Abraham Lincoln

Ken and Robin Consume Media: Thunder God, Fairy Enchantress, Weresquito

November 7th, 2017 | Robin

Ken and Robin Consume Media is brought to you by the discriminating and good-looking backers of the Ken and Robin Talk About Stuff Patreon. Each week we provide capsule reviews of the books, movies, TV seasons and more we cram into our hyper-analytical sensoriums. Join the Patreon to help pick the items we’ll talk about in greater depth on our new podcast segment, Tell Me More.


Stranger Things Season 2 (Television, US, Netflix, The Duffer Brothers, 2017) Mixing James Cameron into their Carpenter-Spielberg blend, the Duffer Brothers aim for Aliens or Terminator 2 but don’t quite manage to make an 80s sequel that equals the first installment. Like Aliens, it swaps in action beats for Season 1’s paranoia and the uncanny, not a net gain. The story spreads a little thinner this time, but the characters remain both colorful period types and well and sympathetically drawn humans, which counts for a lot. Extra points of course for including 80s Chicago as the nexus of adventure that it was, even if that episode (like most of the Eleven storyline) could have been stronger. –KH

Wu Yen (Film, Hong Kong, Johnnie To & Wai Ka-fai, 2001) Feckless Emperor Qi (Anita Mui) and gallant swordswoman Wu Yen (Sammi Cheng) accidentally release the Fairy Enchantress (Cecilia Cheung), who interferes with their destined love by pitching woo to both of them. To’s journey into the crowd-pleasing schtick of the New Year’s comedy pays homage to a Chinese opera genre where women play the male leads as well as the female ones. Bundles clowning, gender gyrations, songs, martial arts, shadow puppets, and of course the semiotically essential fart gags.—RDL


From the Lives of Marionettes (Film, Germany, Ingmar Bergman, 1980) Flashbacks and police interviews probe the motivations of a businessman who fantasized about killing his wife but instead murdered a prostitute. Deliberately uncinematic, dialogue-driven inquiry into the impossibility of human understanding finds Bergman at his most acidic and unsparing. Feel the pain of cinematographer Sven Nykvist, clearly instructed to strip every image of his trademark luminosity.—RDL

Joan Didion: the Center Does Not Hold (Film, US, Griffin Dunne, 2017) Loving documentary portrait of the essayist, novelist and screenwriter finds its emotional core in the personal losses explored in her books The Year of Magical Thinking and Blue Nights. Dunne, Didion’s nephew, enjoys access it’s hard to imagine any filmmaker getting from her, but the familiarity sometimes misses out basic story points. This would really benefit from the absolutely conventional talking heads montage at the beginning, for example, where we are told who the subject is and why she is important.—RDL

Thor: Ragnarok (Film, US, Taika Waititi, 2017) When Hela (Cate Blanchett) invades Asgard, Thor (Chris Hemsworth) must act by going on a road-movie tour through about three signature Marvel stories including Planet Hulk for some reason. The best of the Thor movies, this one finally gets a perfect mix of science, magic, and beautiful pointlessness for Asgard, possibly thanks to the Mark Mothersbaugh synth score. Tessa Thompson’s feisty Valkyrie is great, as is Jeff Goldblum’s camp Grandmaster. That said, Waititi’s comic timing is uneven at best, the script loses steam and tension repeatedly, and Bing and Bob Thor and Loki are not. –KH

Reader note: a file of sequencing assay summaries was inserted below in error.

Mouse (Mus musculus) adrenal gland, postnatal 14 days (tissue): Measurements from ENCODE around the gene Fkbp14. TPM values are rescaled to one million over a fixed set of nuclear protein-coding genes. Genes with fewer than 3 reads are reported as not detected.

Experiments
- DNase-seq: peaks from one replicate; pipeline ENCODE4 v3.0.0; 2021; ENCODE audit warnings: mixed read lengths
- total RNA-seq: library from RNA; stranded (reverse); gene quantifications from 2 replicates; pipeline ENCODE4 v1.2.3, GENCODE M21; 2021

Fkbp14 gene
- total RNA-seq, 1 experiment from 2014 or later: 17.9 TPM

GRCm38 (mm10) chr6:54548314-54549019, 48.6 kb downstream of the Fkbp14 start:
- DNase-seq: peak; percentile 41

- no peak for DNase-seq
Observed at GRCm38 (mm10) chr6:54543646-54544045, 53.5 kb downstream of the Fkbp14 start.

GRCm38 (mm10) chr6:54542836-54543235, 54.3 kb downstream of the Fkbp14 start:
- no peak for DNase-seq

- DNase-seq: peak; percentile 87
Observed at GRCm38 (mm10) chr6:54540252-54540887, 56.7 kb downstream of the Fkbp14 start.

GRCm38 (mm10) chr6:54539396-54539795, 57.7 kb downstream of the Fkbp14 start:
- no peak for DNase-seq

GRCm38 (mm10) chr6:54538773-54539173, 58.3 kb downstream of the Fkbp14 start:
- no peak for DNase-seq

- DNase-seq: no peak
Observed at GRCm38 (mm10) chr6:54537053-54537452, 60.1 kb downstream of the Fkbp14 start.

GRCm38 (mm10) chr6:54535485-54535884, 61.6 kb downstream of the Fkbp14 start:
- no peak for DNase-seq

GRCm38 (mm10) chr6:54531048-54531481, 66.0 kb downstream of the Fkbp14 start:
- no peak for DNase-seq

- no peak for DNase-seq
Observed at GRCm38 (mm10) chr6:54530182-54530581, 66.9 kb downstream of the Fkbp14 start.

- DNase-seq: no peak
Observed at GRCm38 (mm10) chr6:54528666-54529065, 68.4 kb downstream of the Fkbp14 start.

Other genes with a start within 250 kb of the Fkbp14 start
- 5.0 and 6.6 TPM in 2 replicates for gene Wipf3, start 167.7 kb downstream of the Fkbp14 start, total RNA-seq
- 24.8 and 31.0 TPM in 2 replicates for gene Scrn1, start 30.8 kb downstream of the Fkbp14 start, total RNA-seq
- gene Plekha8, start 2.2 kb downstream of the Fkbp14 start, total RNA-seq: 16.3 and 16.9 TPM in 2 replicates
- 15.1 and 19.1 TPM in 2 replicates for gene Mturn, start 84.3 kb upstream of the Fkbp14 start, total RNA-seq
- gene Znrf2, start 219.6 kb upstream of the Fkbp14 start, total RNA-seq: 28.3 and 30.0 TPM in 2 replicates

Weresquito: Nazi Hunter (Film, US, Christopher R. Mihm, 2016) After surviving Nazi experiments that turned him into the titular were-mosquito, John Baker (Douglas Sidney) hunts the mad scientist who created him. This no-budget black-and-white flick suffers from really terrible acting from the villain, but plays itself refreshingly straight rather than straining for tiresomely ironic camp effect. This could easily be a lost AIP monster three-reeler, although even Samuel Z. Arkoff would probably have sprung for an actual diner set. –KH


Brooklyn (Film, Ireland, John Crowley, 2015) Young Irish immigrant (Saoirse Ronan) adjusts to a new life in the US. Affectingly acted comfort movie doesn’t introduce any real conflict until the beginning of the third act.—RDL

Guilty of Romance (Film, Japan, Sion Sono, 2011) A housewife’s frustration with her distant, austere author husband make her easy prey for a professor who moonlights as a prostitute and her pimp. Starts as psychological realism and escalates to extreme cinema, except the psychology in the ramp-up projects more male desire than credibility.—RDL

Not Recommended

Police!!! (Fiction, Robert W. Chambers, 1915) Self-regarding naturalist and oft-thwarted would-be swain Professor Percy Smith meets a series of deserved comeuppances as he investigates cryptozoological phenomena ranging from giant minnows to three-eyed men. Inexplicably titled anthology of dated buffoonery pokes fun at scientists, ad men, artists, and feminists, while resolutely not containing the menagerie of interesting creatures Ken remembers it for. Once again the proposition, “Surely in all of his prodigious output Chambers wrote something of value other than the Yellow King stories,” is answered with a resounding nope.—RDL

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